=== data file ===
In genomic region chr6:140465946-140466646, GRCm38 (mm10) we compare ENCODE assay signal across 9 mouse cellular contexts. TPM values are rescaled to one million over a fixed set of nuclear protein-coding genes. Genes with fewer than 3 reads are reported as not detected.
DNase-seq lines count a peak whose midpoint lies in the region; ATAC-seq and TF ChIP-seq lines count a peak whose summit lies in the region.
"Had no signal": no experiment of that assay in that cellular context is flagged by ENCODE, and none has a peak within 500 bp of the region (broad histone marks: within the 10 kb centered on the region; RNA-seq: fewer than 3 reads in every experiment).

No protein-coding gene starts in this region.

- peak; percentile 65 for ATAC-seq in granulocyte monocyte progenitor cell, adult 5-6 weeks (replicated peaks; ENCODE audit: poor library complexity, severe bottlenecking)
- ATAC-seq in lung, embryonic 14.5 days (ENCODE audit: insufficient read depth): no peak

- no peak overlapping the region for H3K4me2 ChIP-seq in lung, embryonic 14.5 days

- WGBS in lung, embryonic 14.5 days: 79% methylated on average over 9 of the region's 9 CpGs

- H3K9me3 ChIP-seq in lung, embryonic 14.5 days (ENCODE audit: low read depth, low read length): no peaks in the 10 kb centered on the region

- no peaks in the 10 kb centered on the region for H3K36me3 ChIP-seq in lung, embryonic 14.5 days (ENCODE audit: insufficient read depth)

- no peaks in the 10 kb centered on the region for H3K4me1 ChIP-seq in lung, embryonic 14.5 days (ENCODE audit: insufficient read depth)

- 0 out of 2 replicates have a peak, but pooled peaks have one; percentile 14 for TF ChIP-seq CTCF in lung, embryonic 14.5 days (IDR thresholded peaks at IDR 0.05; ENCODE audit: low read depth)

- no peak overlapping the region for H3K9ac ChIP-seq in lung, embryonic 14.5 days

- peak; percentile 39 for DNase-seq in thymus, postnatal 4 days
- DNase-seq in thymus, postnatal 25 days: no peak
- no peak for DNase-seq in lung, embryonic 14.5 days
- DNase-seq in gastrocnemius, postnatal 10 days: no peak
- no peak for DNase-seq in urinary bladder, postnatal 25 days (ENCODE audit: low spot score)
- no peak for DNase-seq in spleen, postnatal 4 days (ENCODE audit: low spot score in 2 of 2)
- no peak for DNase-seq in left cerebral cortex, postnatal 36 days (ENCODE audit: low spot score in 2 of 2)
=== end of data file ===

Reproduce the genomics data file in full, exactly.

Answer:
In genomic region chr6:140465946-140466646, GRCm38 (mm10) we compare ENCODE assay signal across 9 mouse cellular contexts. TPM values are rescaled to one million over a fixed set of nuclear protein-coding genes. Genes with fewer than 3 reads are reported as not detected.
DNase-seq lines count a peak whose midpoint lies in the region; ATAC-seq and TF ChIP-seq lines count a peak whose summit lies in the region.
"Had no signal": no experiment of that assay in that cellular context is flagged by ENCODE, and none has a peak within 500 bp of the region (broad histone marks: within the 10 kb centered on the region; RNA-seq: fewer than 3 reads in every experiment).

No protein-coding gene starts in this region.

- peak; percentile 65 for ATAC-seq in granulocyte monocyte progenitor cell, adult 5-6 weeks (replicated peaks; ENCODE audit: poor library complexity, severe bottlenecking)
- ATAC-seq in lung, embryonic 14.5 days (ENCODE audit: insufficient read depth): no peak

- no peak overlapping the region for H3K4me2 ChIP-seq in lung, embryonic 14.5 days

- WGBS in lung, embryonic 14.5 days: 79% methylated on average over 9 of the region's 9 CpGs

- H3K9me3 ChIP-seq in lung, embryonic 14.5 days (ENCODE audit: low read depth, low read length): no peaks in the 10 kb centered on the region

- no peaks in the 10 kb centered on the region for H3K36me3 ChIP-seq in lung, embryonic 14.5 days (ENCODE audit: insufficient read depth)

- no peaks in the 10 kb centered on the region for H3K4me1 ChIP-seq in lung, embryonic 14.5 days (ENCODE audit: insufficient read depth)

- 0 out of 2 replicates have a peak, but pooled peaks have one; percentile 14 for TF ChIP-seq CTCF in lung, embryonic 14.5 days (IDR thresholded peaks at IDR 0.05; ENCODE audit: low read depth)

- no peak overlapping the region for H3K9ac ChIP-seq in lung, embryonic 14.5 days

- peak; percentile 39 for DNase-seq in thymus, postnatal 4 days
- DNase-seq in thymus, postnatal 25 days: no peak
- no peak for DNase-seq in lung, embryonic 14.5 days
- DNase-seq in gastrocnemius, postnatal 10 days: no peak
- no peak for DNase-seq in urinary bladder, postnatal 25 days (ENCODE audit: low spot score)
- no peak for DNase-seq in spleen, postnatal 4 days (ENCODE audit: low spot score in 2 of 2)
- no peak for DNase-seq in left cerebral cortex, postnatal 36 days (ENCODE audit: low spot score in 2 of 2)